Arabic and Entrepreneurship in the UAE

Xu Xinming, NYUAD Class of 2017, spent his summer studying Arabic and interning at The Basement Project, whose scope of services ranges from business consulting to assisting a company's establishment.

My first university summer was not the type of holiday that I would recommend to future freshmen who want to relax and see the world before chasing after summer internships in subsequent years. Nevertheless, I found my summer equally exciting and tremendously rewarding, both intellectually and experientially.

I had three precious days of reprieve after finals before the momentum of classes started rolling again with Arabic 201, an intense and compressed month-long summer course recommended for those serious about mastering the language and hoping to finish intermediate Arabic before leaving for study away during the spring semester of their sophomore year. And, by staying in the capital, I got to enjoy one more month of NYU Abu Dhabi's delicious Downtown Campus food and savor the final nostalgia of the University's first campus.

Unlike its elementary counterparts, Arabic 201 was conducted nearly entirely in Arabic, with double the vocabulary lists and multiplied grammar content. But each member of the class rose to the challenge and, after a few days of adjustment, felt his or her mastery of the language improve at a palpable rate every day. We were able to express more ideas in Arabic with our newfound vocabulary and the newly acquired grammar lessons were systematically unraveling the mystery of the complex language. Alhamdullila!

In the blink of an eye, June came to a close and I flew home to China to spend nine hectic days with family and friends before heading back to the UAE. Only this time, I landed in Dubai to begin my internship with The Basement Project, a company that provides services to groom new business ideas and whose scope of services ranges from business consulting to assisting a company's establishment.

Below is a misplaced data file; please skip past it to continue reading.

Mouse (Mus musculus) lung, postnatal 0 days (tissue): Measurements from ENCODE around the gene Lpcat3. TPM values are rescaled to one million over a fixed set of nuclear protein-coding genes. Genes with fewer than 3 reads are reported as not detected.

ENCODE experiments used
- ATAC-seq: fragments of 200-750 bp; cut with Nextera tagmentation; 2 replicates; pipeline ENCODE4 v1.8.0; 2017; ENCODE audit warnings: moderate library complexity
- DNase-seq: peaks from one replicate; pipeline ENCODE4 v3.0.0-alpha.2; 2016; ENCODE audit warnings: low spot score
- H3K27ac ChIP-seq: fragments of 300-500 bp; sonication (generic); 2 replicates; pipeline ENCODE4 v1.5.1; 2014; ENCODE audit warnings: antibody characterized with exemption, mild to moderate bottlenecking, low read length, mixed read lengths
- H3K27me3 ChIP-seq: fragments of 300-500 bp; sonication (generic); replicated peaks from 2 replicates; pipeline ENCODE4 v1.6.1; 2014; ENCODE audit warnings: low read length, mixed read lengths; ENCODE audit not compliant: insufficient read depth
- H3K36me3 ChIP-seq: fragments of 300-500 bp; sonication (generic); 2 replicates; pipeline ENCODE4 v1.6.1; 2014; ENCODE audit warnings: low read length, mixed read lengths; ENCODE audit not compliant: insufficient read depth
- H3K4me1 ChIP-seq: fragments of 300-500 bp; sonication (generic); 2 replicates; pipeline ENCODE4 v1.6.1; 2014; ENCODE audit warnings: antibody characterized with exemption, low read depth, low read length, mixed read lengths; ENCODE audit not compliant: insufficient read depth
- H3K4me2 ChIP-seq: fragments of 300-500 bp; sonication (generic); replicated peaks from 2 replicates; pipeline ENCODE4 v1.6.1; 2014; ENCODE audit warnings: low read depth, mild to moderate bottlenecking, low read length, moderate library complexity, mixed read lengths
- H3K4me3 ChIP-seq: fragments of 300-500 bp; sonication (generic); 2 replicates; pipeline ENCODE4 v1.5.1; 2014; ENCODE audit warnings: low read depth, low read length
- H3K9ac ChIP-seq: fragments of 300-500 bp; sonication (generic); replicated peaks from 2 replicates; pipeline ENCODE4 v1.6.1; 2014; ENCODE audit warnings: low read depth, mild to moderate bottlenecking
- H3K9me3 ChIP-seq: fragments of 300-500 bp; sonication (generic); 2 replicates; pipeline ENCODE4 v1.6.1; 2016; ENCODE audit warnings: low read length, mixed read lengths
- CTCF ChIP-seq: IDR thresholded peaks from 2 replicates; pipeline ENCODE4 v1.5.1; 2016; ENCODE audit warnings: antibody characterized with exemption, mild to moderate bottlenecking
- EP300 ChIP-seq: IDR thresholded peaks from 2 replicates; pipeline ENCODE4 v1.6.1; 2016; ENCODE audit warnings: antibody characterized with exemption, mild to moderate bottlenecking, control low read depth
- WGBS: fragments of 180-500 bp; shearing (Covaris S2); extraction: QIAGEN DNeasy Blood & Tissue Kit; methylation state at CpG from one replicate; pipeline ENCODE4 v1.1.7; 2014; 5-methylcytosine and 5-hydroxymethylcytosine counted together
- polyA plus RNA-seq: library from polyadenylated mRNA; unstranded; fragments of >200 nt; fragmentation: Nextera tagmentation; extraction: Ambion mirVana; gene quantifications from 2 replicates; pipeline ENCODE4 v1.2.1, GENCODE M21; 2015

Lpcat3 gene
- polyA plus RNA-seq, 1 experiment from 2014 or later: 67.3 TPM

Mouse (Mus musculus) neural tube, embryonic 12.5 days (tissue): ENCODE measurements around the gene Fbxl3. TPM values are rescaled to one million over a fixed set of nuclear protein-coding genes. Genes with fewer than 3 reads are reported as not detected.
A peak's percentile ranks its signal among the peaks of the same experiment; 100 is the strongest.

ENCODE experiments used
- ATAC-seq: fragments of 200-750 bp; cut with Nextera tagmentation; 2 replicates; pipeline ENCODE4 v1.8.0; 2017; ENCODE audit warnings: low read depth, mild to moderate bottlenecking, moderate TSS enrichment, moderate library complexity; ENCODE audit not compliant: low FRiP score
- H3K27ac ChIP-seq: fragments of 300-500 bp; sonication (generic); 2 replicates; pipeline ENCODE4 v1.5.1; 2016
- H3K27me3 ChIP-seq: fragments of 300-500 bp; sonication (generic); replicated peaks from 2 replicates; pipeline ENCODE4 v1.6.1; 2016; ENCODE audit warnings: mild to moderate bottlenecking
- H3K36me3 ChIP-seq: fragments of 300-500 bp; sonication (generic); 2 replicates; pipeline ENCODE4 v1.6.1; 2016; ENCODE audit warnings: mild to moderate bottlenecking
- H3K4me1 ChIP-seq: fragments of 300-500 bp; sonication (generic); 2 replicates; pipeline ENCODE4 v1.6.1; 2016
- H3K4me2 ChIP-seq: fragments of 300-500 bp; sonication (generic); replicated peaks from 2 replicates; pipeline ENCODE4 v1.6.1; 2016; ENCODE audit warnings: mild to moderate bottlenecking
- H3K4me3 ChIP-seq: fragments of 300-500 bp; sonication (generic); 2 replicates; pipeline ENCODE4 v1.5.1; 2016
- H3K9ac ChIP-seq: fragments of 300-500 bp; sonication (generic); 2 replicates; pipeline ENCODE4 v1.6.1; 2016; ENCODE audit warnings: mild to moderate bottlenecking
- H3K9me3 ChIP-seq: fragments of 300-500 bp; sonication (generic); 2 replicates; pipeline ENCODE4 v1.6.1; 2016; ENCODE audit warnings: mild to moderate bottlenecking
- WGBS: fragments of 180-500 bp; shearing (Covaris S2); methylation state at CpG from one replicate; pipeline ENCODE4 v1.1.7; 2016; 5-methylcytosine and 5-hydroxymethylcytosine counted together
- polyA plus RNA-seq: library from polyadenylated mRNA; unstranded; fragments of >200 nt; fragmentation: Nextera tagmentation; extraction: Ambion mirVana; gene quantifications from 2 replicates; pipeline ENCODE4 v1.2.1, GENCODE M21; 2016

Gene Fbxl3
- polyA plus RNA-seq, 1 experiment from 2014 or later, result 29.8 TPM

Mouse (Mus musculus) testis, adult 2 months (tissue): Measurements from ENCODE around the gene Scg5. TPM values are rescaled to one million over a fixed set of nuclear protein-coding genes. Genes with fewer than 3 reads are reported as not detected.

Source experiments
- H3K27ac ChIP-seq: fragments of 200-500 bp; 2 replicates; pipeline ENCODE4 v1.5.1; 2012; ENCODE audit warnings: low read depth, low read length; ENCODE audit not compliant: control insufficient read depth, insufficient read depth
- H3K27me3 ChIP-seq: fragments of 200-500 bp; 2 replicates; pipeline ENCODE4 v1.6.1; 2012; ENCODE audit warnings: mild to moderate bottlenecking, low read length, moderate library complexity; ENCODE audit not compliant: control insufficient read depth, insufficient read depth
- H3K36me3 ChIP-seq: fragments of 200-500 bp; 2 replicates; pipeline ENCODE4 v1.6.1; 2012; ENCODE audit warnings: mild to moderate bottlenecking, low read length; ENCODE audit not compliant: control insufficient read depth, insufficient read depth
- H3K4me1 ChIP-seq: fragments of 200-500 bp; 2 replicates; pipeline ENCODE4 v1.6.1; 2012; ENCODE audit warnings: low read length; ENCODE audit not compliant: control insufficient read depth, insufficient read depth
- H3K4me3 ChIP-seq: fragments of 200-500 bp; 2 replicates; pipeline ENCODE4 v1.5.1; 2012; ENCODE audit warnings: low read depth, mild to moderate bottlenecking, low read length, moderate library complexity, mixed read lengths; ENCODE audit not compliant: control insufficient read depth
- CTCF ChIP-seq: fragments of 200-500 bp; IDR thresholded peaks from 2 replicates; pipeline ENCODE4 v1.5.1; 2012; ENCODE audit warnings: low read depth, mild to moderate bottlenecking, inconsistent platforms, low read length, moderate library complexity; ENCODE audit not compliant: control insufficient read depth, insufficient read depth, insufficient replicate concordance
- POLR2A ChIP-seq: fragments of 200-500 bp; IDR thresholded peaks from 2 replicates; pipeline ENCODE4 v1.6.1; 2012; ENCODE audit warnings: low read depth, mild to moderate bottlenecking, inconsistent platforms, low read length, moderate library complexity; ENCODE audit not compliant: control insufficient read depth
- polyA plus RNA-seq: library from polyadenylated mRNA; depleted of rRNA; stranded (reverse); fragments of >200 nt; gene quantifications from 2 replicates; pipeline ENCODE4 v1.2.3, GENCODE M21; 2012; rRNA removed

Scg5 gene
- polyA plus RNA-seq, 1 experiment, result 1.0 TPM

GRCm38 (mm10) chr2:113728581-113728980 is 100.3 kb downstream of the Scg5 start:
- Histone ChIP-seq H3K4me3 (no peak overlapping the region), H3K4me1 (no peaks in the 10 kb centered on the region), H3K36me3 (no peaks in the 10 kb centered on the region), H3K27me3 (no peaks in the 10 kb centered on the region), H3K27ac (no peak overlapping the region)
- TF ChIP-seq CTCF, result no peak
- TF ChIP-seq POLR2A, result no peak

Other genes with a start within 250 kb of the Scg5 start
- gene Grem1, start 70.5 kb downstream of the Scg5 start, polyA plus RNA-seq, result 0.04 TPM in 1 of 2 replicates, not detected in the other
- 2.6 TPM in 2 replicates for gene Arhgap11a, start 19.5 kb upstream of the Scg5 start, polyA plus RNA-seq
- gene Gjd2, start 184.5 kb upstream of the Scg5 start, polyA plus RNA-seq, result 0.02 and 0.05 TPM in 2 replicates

As an Idea Investigation Intern, my primary role is to conduct market research to find benchmarks and established companies who would be competitors to the potential business idea. For example, take a startup mobile app that suggests meals to eat with chopsticks. I would research any similar existing mobile apps to analyze their performance and give feedback on the prospect of launching the chopstick app. In addition to conducting benchmark research, I am also involved in the planning and execution of two other major projects.

Working in Dubai during the holy month of Ramadan also provided me with an opportunity to practice a new skill. Because restaurants were closed until sunset, I discovered the fun of culinary arts. Though the food I made was quite unpleasant, there was definitely improvement. I could taste it!

As I write, I am just days away from completing my internship and I feel that I have seen and learned so much about entrepreneurship and project execution. My experience in Dubai has opened me up to the entrepreneurship scene in the UAE and the inspiring team with whom I worked reaffirmed my belief in becoming an entrepreneur. Of course, living through the hottest time in the UAE and walking in 49-degree-Celsius temperatures are just as unforgettable.

By choosing a summer course and an internship over traveling, I did not see a different part of the world, but I have learned in these three months to see the world differently.